The courageous men and women in our lives

Looking forward to a relaxing evening, I sit down on my favorite place, surrounded by the softness of pillows, throws and best of all, my dog Jordan. I turn the TV on to catch the weather before taking in a movie. Little do I know, as I push 9 on the dial, what I’m getting myself into.

It’s been another wild winter in Chicagoland. Even Tom Skilling, our local weather guru, is flabbergasted at his inability to forecast a three foot snow event or 50 degrees and sunny for the following day. Instead of seeing Tom on the screen I am struck by a live incident of a man dressed in orange with yellow stripes. He is flat on his belly, crawling carefully across an icy pond, rope in hand. His destination is too far for the camera to catch clearly. As the crowd is scanned, I see variety of reactions on their faces. Some are crying, some are cheering the rescuer on and others look like scared rabbits. There rescue vehicles, lights flashing, which add to the drama of what those of us at home cannot see. Someone has got to be in danger there and this officer is risking his life to save someone he doesn’t even know. Of course, that’s his job but I, as well, find tears welling up in my eyes.

I’ve always had a soft spot for men and women of courage, those who put their lives on the line as they dive into the depths of a raging ocean, hang from a helicopter, or run into a building that is crumbling before them for the lives of others they will never meet again. The single-focused devotion this must take is not something I could pull off. “Or could I?” I wonder to myself as I look down at my handsome Cocker Spaniel, pulling him closely to me.

I look at the television again and television crews have arrived which brings more light to the scene. The interviews begin. “How did she wonder out onto the ice?” “Did you see her go astray?” “How did she fall into the ice?”

“Oh my! Someone has fallen into the ice! And it’s a she!” I think about rushing to the scene. But realize the distance alone makes this notion absurd. “All I wanted to do was catch the weather!” I groan outloud. “This is why I don’t watch TV, I can’t stand watching the pain.”

Back to the TV, things are getting worse. The temperatures have fallen since the sun has gone down and the victim’s hole is icing over. The word from the crowd is that she could drown as the hole closes. Aside from the worries of hypothermia, the thin ice near the sufferer makes it treacherous for the officer to reach. Still, the men continue their work. They are not quitters.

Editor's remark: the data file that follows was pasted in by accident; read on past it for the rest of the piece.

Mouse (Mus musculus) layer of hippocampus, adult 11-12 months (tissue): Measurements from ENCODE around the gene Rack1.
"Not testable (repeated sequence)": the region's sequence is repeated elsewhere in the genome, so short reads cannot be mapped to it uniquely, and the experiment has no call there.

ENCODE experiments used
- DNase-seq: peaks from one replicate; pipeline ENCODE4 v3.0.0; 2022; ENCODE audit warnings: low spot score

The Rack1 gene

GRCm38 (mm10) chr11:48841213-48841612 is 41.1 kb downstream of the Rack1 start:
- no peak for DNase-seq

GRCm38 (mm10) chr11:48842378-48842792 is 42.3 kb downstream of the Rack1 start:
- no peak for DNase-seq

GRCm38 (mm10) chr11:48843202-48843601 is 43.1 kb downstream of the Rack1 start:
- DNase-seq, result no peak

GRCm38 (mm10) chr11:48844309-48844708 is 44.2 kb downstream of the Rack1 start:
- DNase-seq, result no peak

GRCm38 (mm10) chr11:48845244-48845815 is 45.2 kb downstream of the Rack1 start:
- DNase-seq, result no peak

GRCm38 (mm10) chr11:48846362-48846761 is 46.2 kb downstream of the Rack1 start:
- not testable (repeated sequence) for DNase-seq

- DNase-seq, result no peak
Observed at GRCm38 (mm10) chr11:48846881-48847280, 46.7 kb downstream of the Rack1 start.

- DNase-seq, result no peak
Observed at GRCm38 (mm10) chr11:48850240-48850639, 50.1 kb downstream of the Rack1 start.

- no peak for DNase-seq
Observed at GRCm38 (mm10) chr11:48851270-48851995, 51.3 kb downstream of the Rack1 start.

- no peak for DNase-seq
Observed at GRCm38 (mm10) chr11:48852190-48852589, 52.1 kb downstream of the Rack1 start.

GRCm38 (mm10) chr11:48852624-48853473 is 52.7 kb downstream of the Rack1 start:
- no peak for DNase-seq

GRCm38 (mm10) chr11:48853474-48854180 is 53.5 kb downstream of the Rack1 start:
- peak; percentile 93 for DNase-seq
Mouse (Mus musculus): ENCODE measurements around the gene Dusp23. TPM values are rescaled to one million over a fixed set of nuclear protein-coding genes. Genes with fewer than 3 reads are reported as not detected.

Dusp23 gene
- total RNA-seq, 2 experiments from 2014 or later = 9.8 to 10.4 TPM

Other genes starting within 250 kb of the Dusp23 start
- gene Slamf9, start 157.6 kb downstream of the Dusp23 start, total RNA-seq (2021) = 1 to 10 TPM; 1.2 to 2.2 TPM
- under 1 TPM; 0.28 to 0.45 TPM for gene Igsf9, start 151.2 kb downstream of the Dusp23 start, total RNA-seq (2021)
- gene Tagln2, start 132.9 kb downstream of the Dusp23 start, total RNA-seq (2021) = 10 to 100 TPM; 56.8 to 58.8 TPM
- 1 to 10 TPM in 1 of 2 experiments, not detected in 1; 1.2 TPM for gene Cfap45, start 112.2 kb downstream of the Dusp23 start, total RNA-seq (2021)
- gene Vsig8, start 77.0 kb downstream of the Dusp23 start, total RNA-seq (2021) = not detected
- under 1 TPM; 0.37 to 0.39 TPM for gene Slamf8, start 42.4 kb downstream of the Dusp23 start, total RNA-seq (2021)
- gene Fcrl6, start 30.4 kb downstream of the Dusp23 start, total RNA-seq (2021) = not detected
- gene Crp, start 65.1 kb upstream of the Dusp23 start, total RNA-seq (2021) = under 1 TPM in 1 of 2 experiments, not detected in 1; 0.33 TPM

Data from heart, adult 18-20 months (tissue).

This situation could actually rob me of sleep tonight. You’d think I was in that hole, as I start to feel my body get cold and cover myself with a blanket.

People on the sidelines have brought mugs of coffee out for police, the fire department, even the camera crews. I see one woman passing donuts around. Who is it out in that hole? A wife? A daughter?

I remember my father who was awarded the Purple Heart for saving a handful of men after his plane crashed into a mountain in World War II. Yes, my father was a good man and a courageous man. He used to tell us that story time after time, how he dashed into his burning plane and pulled each man out one at a time. He didn’t even know he was hurt until he woke up a hospital the next day.

My heart warms for these men of courage. The cloud-filled sky has created a blackened night and the temperatures continue to drop. The camera quickly shifts to a scene of a few neighborhood men who have gone out onto the ice to, “take things into their own hands.” The neighborhood is in an uproar as they have drawn a line in the sand. People scream obscenities back and forth over enemy lines. Neighbors who had, hours ago, banded together for a single purpose and now, in the name of needing to be right, could cause a tragedy.

The newscasters go wild, one interview after another. The victim and the officer has become irrelevant. I am sickened by this and almost shut the TV off and go to bed. There is no winning or losing when people are thinking with their emotions. Then I see the light. An enormous light coming from the sky. A helicopter has caught the eye of one level-headed camera man and follows it as a brawny man, hanging by a rope, first attempts to rescue the officer on the ice, who adamantly waves him on to the icy hole.

I watch carefully as the man on the rope spreads a net and reaches a beefy arm out to the flailing person in the icy waters. I swear I can see his biceps bulging through his uniform. I would feel safe in the arms of this man. I try to shake off the thought that I wish it were me in that whole.

As the crowd comes to a hush, I hear a loud yelping. The camera quickly changes view to the hole in the water. I finally see the victim under the lights of the chopper. It’s a dog! The helicopter slowly lowers the rescuer close to the small ice-covered dog who has been, for hours, grabbing onto the edges of the ice and keeping his head above water. I grab Jordan and sob as I am astounded and heart-touched by the feeling of oneness these courageous men must experience in order to put their own lives in danger to save a dog.

I sob for myself, I sob for Jordan, I sob for my Father and for these men, as only they know what it’s like to contain within them such courage.

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